By Danielle J.
Lately, I’ve seen numerous memoirs passing over the circulation desk and have marveled at the seemingly indiscriminate flurry of people rushing to tell their stories. Great memoirs take more than just an interesting life or unique experience. In a New York Times Op-Ed, Neil Genzlinger wrote: “What makes a good memoir — it’s not a regurgitation of ordinariness or ordeal, not a dart thrown desperately at a trendy topic, but a shared discovery.”
This is the essence of Domenica Ruta’s memoir, With or Without You. In this powerful book, Ruta has many opportunities to turn up the melodrama or self-pity. Instead she tells this gut-wrenching story of growing up with a drug addicted mother and an abusive extended family by honestly and evenly narrating her experience. Ruta’s childhood left her with a warped sense of love and normalcy which she discusses frankly, even when it isn’t very flattering. The book is honest but never veers toward being self-indulgent or voyeuristic, which would be easy, given her experience.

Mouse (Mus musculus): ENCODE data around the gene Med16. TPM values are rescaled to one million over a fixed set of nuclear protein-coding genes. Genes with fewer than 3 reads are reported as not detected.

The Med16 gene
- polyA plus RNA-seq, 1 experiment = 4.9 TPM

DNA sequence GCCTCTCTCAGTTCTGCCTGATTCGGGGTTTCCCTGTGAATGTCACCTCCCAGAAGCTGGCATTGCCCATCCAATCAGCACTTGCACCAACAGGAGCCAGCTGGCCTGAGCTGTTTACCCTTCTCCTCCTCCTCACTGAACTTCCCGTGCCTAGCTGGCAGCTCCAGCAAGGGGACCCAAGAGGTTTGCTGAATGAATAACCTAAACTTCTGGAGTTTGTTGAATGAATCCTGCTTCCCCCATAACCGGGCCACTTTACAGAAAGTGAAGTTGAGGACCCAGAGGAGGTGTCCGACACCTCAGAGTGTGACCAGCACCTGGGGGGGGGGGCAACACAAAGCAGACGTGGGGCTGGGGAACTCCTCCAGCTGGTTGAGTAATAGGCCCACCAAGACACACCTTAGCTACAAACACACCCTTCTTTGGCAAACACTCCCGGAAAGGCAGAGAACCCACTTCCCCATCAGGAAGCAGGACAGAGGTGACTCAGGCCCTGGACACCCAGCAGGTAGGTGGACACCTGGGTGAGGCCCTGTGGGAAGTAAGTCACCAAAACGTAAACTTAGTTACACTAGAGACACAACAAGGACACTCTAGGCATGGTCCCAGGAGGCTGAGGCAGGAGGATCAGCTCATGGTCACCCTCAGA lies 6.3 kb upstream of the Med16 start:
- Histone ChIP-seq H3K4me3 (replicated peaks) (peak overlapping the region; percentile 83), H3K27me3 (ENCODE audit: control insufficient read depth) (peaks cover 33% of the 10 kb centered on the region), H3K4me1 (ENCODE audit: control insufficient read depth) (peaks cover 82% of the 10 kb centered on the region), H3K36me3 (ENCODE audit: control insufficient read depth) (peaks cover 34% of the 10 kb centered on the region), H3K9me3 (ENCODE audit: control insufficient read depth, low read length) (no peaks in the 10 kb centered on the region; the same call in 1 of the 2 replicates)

She writes about how her broken childhood turned in to a very broken adulthood, describing her own addiction (beginning at age 10), her cruel mistreatment of her boyfriend, and her commitment to self-destruction. It is not meant as a confession, or plea forgiveness, but to show her damaged path to self-discovery and some, perhaps universal, discoveries along the way. It’s brilliantly written and heartbreaking, so keep the tissues close.
As a memoir lover, I was late to the Mary Karr party. I recently read The Liar’s Club, which is the godmother of the recent memoir renaissance. The back of the book describes it as a “profoundly moving account of an apocalyptic childhood” which is accurate. It’s hilarious, sad, nutty and one of those stories that is so outrageous it has to be true. It requires little introduction and you won’t regret reading it.